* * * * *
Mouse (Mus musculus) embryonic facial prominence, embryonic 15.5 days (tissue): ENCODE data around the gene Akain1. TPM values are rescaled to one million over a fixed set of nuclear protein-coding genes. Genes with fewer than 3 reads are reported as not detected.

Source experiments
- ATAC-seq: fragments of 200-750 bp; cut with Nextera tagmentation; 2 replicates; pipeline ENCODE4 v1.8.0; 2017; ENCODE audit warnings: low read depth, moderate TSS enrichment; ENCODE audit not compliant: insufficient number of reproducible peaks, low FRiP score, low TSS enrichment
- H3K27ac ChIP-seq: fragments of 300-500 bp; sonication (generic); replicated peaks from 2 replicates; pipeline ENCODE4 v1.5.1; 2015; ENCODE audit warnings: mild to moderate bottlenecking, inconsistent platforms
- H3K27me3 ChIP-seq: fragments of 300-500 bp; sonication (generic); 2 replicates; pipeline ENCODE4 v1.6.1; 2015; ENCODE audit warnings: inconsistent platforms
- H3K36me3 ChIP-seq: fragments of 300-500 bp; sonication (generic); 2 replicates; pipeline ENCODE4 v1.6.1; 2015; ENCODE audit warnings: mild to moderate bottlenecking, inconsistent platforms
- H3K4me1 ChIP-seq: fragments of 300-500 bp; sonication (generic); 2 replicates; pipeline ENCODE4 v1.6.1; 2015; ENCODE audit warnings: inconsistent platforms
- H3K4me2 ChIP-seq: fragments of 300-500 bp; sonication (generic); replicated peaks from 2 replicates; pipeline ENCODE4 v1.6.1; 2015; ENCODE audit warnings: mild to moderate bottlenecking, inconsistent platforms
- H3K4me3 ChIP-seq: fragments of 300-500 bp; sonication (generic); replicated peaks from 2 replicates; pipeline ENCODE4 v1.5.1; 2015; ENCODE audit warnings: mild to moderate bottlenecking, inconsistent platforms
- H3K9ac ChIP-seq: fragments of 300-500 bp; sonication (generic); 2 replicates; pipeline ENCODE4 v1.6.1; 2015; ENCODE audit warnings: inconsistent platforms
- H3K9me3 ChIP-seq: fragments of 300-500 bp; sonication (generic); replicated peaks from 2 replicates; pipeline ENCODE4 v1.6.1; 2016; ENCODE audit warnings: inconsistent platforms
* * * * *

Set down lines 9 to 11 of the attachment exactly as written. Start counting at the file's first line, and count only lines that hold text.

- H3K4me3 ChIP-seq: fragments of 300-500 bp; sonication (generic); replicated peaks from 2 replicates; pipeline ENCODE4 v1.5.1; 2015; ENCODE audit warnings: mild to moderate bottlenecking, inconsistent platforms
- H3K9ac ChIP-seq: fragments of 300-500 bp; sonication (generic); 2 replicates; pipeline ENCODE4 v1.6.1; 2015; ENCODE audit warnings: inconsistent platforms
- H3K9me3 ChIP-seq: fragments of 300-500 bp; sonication (generic); replicated peaks from 2 replicates; pipeline ENCODE4 v1.6.1; 2016; ENCODE audit warnings: inconsistent platforms